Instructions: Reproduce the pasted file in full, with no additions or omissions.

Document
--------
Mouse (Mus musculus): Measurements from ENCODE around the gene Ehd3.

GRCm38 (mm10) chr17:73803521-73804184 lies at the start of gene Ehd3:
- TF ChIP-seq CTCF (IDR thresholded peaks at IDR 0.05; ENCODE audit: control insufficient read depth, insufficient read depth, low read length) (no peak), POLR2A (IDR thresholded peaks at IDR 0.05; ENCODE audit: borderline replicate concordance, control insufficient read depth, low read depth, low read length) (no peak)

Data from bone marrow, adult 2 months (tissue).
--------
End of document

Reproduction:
Mouse (Mus musculus): Measurements from ENCODE around the gene Ehd3.

GRCm38 (mm10) chr17:73803521-73804184 lies at the start of gene Ehd3:
- TF ChIP-seq CTCF (IDR thresholded peaks at IDR 0.05; ENCODE audit: control insufficient read depth, insufficient read depth, low read length) (no peak), POLR2A (IDR thresholded peaks at IDR 0.05; ENCODE audit: borderline replicate concordance, control insufficient read depth, low read depth, low read length) (no peak)

Data from bone marrow, adult 2 months (tissue).